TAKE A TRIENNIAL TOUR

Head to the coast to find an art ex­hi­bi­tion the county can truly boast about, as the nine-week Folke­stone Triennial, which brings world class art to our shores, nears its mid point. By

Kentish Gazette Canterbury & District - What's On - - ARTS -

If you’ve missed the iron men, creep­ing crabs and in­door forests of the Folke­stone Triennial, don’t panic. The fourth edi­tion of the am­bi­tious art show­case is only half­way through.

Art is around ev­ery cor­ner as world fa­mous artists ex­hibit their spe­cially com­mis­sioned works across the sea­side town, from Antony Gorm­ley’s An­other Time metal sculp­tures to lo­cal artist Jonathan Wright’s gold fish­er­men’s boats lead­ing to the har­bour.

There are maps to guide you, but if you feel all at sea with the art, help is at hand. Or­gan­is­ers the Cre­ative Foun­da­tion have a se­ries of free tours which can help you find your way.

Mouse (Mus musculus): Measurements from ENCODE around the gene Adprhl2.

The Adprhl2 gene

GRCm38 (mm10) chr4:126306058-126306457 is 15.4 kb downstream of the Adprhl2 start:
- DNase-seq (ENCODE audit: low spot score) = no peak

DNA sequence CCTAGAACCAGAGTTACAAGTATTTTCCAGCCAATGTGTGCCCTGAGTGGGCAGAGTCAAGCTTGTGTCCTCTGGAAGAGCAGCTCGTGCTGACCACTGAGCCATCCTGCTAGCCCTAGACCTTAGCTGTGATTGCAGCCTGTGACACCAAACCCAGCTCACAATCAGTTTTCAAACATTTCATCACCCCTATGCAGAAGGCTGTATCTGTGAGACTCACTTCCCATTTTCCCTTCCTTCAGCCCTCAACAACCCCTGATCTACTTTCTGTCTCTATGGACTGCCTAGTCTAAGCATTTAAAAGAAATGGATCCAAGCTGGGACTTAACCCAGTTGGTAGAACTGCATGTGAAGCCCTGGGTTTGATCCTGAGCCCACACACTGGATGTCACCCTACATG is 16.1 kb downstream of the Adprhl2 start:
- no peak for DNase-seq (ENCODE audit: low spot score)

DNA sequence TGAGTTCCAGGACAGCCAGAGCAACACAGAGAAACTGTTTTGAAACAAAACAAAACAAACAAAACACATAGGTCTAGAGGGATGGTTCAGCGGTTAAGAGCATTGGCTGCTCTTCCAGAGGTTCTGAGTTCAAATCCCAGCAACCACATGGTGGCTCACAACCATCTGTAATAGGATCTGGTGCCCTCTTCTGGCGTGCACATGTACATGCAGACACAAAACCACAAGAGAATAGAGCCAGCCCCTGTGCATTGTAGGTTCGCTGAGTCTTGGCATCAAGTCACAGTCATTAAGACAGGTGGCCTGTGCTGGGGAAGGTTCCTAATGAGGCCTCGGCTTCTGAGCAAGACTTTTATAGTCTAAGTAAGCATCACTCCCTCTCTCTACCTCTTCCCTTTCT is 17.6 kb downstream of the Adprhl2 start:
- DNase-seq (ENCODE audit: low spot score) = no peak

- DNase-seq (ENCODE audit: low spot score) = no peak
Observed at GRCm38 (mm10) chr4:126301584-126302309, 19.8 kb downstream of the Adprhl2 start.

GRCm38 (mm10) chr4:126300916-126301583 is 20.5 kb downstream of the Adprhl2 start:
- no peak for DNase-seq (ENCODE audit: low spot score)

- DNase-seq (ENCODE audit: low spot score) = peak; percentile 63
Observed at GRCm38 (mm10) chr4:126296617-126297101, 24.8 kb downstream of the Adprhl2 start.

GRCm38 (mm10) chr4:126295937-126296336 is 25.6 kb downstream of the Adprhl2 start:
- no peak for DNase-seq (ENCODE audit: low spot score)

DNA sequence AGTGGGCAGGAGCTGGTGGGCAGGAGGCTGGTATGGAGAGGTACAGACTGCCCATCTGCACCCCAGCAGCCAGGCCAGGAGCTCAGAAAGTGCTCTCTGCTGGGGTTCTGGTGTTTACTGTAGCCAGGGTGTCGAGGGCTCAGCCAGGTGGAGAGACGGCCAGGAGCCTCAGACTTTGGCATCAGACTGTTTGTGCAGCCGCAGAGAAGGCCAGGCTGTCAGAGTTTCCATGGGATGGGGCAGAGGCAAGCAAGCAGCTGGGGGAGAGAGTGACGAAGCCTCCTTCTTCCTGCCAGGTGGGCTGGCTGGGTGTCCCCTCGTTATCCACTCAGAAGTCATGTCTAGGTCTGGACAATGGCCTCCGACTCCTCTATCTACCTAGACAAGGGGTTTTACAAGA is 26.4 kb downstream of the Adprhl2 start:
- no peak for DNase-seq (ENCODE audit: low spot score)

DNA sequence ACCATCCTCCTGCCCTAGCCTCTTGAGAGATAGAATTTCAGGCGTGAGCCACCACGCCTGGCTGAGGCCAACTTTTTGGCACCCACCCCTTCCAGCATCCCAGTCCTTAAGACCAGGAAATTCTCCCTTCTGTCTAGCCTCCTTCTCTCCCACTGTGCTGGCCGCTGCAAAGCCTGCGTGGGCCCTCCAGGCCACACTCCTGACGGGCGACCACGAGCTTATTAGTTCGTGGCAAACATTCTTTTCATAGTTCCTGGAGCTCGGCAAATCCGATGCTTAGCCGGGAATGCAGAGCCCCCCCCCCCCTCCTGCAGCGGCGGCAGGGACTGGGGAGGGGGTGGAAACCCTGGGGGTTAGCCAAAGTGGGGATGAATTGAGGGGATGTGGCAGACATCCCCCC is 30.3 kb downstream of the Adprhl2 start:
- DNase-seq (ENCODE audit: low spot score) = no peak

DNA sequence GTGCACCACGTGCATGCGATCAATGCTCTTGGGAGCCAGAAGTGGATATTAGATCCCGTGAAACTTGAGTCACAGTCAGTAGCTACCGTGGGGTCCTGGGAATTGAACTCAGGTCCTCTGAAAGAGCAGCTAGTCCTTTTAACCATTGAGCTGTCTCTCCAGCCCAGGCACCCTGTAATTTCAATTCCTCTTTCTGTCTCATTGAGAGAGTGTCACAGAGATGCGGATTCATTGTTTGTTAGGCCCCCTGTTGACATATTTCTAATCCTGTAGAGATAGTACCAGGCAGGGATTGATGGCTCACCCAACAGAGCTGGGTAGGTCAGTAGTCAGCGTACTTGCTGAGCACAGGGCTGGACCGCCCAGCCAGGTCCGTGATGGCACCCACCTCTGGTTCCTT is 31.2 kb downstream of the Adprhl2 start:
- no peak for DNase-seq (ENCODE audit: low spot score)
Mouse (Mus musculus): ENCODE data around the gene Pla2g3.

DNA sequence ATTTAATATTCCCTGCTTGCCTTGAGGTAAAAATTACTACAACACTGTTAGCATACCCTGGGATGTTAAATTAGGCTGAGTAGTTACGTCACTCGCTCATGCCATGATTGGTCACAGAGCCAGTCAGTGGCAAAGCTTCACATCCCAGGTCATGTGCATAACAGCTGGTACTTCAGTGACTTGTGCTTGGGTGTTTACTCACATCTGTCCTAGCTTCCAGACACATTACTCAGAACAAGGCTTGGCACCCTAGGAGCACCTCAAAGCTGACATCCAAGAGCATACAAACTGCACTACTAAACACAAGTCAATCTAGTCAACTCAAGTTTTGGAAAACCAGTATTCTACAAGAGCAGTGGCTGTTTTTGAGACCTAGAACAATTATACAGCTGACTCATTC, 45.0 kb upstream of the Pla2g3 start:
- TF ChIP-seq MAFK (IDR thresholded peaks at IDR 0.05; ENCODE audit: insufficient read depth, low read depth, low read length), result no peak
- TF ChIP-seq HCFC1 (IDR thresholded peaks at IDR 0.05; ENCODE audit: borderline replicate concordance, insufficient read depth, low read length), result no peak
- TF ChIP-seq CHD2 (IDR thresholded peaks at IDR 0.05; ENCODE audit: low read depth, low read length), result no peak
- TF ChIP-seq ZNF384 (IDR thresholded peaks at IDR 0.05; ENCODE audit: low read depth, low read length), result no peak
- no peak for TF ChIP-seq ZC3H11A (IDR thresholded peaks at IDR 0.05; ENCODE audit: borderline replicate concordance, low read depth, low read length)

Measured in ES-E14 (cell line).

Open to fam­i­lies, adults and crit­ics, an ex­pert guide will take vis­i­tors on a lively and in­for­mal ex­pe­ri­ence around the Dou­ble Edge-themed works. Among the sights to see are colour­ful houses by Richard Woods, high­light­ing the in­flux of sec­ond homes, in un­likely places and Lubaina Himid’s jelly mouldin­spired Pav­il­ion, evok­ing the con­nec­tion be­tween slav­ery and sugar. Cu­rated by Lewis Biggs for the sec­ond time, they are dot­ted around the town. Stu­dio Ben Allen’s The Clear­ing has trans­formed the Folke­stone Quar­ter­house into the Triennial Vis­i­tor Cen­tre, in­spired by a clear­ing in a for­est, while her­itage and cre­ativ­ity come to­gether with David Shrigley’s Lamp Post (As Re­mem­bered) – head to The Leas to see it among the reg­u­lar posts. Amalia Pica’s seashell cre­ations are in­side win­dows of lo­cal homes and on walls and sides of build­ings. Michael Craig-martin’s com­po­si­tion Light Bulb, which metaphor­i­cally lights up the junc­tion of the Old High Street and Ton­tine Street, is on the curve of the build­ing façade and sig­ni­fies ideas, energy, en­light­en­ment, which rep­re­sents the re­gen­er­a­tion in Folke­stone’s Cre­ative Quar­ter.

Richard Woods’ colour­ful houses, left, can be seen across Folke­stone, as can Amalia Pica’s seashell cre­ations

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